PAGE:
Robert, your comet theory is clearly the best explanation, I don't know how we haven't thought about it before! There is something so godly and at the same time so low about drinking (mainly wine, I'd say, and Dionysus would agree with me; though I guess I could tempt him to a glass of Vintage Port). You can do it with elegance and style, and the next minute (the one glass too much) you are making a fool of yourself or (the too many glasses too many) you are flushing your guts and your dignity down the toilet. A delicate balance, an art almost, the ability to reach exactly that level of drunkenness which suits you that particular evening.
I've seen people drink systematically and literally have two different personalities of equal importance. If you let me generalize, I'll say that the British drink in order to be able to talk about themselves (otherwise the inhibition is too strong) and communicate their feelings. And also because it is part of their culture (Withnail and I said it all). In Italy drinking is very much connected to having a good meal, bringing together two of the greatest pleasures in life. An italian proverb states that the one who doesn't drink in society is either an enemy or a spy.
So drinking makes us sociable, more tolerant of other people, more ready to see connections and to transform trivialities into amazing discoveries. It also makes us outcasts if we do not indulge: have you ever tried to be a non drinker in Bavaria? You won't have a social life, period.
Personally I like drinking, but only when I manage to reach that precise state of suspension between still knowing what's going on and allowing myself some liberties. Recently I got very drunk on the last day of a mathematical conference. I had a long conversation with a professor based only, if you'll excuse my french, on the word "fuck" and its variations. It seemed very important at that moment to stress my arguments with adjectives and adverbs from the fuck-patois. I'm sure the professor was seeing the point too. Now, this exercise may be a bit dangerous, as you can surely see, but I am convinced that there is a way of charming your audience and dragging them into your state of mind (even if they are not as drunk as you are) without them noticing too much how altered this state of mind is: as I said, it's an art, it requires the ability of controlling your loss of control, I find it challenging and very interesting.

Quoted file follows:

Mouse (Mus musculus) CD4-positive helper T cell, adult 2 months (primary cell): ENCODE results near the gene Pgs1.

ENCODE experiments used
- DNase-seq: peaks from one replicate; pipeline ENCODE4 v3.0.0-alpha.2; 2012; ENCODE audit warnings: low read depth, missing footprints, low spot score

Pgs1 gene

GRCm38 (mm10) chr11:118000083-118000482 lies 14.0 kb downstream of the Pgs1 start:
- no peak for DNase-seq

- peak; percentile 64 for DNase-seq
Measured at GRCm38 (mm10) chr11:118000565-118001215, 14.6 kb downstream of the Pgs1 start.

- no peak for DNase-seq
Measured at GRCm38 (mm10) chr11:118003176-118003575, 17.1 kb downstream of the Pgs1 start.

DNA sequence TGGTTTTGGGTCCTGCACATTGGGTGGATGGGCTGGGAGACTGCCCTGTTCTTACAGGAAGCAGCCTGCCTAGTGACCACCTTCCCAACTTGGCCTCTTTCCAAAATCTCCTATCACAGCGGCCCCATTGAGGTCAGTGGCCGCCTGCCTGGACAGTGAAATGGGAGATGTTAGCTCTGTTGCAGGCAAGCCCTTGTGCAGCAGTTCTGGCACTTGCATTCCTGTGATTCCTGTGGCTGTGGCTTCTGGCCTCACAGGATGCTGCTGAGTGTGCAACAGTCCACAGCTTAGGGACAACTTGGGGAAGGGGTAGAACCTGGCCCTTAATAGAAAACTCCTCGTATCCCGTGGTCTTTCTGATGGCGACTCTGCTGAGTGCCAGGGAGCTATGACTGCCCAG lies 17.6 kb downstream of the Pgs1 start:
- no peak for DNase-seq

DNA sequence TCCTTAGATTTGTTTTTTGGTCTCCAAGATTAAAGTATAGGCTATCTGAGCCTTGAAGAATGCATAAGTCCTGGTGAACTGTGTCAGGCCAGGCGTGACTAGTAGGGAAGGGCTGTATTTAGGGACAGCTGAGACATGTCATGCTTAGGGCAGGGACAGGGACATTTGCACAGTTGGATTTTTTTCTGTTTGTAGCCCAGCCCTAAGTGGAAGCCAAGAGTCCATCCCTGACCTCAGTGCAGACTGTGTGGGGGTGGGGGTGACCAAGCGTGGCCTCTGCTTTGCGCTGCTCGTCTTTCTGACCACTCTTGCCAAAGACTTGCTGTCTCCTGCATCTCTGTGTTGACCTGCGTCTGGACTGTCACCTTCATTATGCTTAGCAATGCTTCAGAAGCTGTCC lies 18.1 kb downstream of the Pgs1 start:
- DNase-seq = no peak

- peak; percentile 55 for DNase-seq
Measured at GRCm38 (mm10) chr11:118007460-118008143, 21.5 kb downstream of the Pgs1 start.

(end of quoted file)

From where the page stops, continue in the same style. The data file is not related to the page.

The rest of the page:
On the other hand, as you say, why can't be as free and happy without the aid of the bottle? Isn't it a bit sad that we like it so much to live, though for just a few hours, in this parallel world of peace and love? It's a big issue for me. I don't do drugs and hate any kind of addiction, I claim to be against all big escapes from reality (not like reading a book, but more like playing computer games 20 hours a day: I've done it for some time and I was very miserable). But I still enjoy and indulge in this occasional merry escape from reality which 4 (or more) glasses of red wine provide. Is this a contradiction?
I will also add that it's not always a family thing. I come from a family of non drinkers (they're not against it, they just don't like it), I don't feel particularly rebellious, it's more a matter of taste. I'm also particularly resilient to the pressure of social persuasion. But I'll join Robert in finding that positive things can come out from letting (moderately) go every now and then. Lechaim!